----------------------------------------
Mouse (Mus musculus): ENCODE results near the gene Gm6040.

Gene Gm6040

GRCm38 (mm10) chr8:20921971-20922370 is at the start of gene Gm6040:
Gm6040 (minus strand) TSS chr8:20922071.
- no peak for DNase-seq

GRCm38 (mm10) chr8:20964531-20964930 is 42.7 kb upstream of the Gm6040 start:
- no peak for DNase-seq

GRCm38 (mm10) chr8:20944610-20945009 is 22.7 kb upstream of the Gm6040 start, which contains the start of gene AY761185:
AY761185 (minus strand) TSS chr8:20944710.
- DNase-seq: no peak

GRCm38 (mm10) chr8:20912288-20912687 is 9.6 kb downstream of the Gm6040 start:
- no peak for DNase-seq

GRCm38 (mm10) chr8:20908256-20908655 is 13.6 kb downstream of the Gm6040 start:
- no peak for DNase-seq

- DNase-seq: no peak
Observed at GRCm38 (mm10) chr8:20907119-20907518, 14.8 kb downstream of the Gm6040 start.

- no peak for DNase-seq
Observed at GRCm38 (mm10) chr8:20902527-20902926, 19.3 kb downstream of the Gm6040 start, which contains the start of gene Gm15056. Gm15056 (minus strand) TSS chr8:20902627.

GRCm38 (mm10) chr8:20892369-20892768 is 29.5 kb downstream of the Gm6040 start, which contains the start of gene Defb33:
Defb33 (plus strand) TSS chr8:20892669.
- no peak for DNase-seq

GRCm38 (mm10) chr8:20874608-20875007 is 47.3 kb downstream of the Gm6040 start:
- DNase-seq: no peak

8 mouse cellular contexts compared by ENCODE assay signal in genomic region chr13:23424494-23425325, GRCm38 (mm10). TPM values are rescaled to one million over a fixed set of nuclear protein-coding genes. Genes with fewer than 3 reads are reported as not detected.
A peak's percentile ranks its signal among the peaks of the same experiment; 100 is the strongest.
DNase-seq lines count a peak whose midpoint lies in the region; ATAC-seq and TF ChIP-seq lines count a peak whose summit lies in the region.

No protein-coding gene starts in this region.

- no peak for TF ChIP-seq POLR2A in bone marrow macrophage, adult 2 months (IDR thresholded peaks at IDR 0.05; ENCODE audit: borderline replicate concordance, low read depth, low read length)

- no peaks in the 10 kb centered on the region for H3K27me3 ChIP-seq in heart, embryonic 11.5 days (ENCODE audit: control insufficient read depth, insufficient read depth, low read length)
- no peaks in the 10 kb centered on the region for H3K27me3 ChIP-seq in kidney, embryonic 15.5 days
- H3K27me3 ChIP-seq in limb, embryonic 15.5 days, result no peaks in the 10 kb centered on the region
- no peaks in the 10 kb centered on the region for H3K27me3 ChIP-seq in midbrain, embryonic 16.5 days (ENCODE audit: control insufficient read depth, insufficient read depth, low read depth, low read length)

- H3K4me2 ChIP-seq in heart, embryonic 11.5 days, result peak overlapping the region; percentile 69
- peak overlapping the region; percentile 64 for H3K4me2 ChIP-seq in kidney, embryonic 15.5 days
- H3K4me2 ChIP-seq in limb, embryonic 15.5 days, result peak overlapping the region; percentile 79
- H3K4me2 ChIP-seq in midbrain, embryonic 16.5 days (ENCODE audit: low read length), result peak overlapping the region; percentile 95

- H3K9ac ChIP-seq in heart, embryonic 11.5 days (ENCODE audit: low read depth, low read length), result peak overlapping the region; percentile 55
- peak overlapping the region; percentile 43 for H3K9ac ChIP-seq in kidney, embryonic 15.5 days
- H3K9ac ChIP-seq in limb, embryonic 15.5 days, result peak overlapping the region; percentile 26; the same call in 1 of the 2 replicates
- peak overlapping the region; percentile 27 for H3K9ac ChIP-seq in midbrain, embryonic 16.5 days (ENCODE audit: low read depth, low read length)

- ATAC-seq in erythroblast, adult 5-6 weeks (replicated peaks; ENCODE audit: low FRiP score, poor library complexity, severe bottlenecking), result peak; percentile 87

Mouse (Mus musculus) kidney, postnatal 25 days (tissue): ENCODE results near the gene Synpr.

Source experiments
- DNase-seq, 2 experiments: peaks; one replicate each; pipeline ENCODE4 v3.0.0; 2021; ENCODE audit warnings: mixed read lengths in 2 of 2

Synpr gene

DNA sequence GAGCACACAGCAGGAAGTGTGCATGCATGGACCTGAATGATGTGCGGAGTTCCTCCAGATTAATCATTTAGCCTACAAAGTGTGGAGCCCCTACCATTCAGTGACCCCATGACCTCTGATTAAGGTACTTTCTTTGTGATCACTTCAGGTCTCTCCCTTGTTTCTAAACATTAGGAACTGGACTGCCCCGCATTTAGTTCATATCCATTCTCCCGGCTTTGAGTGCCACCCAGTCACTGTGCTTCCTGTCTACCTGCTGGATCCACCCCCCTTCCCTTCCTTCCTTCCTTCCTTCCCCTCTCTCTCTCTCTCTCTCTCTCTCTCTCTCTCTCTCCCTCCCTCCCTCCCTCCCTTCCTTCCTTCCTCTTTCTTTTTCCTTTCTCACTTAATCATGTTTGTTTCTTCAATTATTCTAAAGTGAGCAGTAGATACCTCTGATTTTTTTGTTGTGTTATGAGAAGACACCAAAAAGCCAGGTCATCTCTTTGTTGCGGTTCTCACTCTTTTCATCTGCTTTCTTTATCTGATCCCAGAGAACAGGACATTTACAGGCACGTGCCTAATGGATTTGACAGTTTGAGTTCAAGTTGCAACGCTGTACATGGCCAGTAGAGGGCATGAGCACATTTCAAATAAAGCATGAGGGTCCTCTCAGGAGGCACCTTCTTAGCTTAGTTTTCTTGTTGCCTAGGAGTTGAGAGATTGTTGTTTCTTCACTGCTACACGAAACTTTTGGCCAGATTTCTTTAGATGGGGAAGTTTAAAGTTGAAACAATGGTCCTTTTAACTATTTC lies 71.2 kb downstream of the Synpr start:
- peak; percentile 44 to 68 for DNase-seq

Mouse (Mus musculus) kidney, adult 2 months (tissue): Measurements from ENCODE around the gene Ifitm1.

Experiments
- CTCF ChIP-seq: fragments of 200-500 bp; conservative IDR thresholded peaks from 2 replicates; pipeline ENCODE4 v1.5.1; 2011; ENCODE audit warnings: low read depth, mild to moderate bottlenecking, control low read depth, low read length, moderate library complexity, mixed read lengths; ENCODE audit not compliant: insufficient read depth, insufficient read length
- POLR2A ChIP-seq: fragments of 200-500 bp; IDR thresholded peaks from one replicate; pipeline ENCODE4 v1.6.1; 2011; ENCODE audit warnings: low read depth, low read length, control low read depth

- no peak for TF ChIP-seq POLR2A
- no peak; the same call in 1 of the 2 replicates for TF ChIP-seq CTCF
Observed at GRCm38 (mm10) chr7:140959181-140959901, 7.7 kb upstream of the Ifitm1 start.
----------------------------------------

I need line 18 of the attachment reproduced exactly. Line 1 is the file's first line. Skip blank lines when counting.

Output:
Observed at GRCm38 (mm10) chr8:20902527-20902926, 19.3 kb downstream of the Gm6040 start, which contains the start of gene Gm15056. Gm15056 (minus strand) TSS chr8:20902627.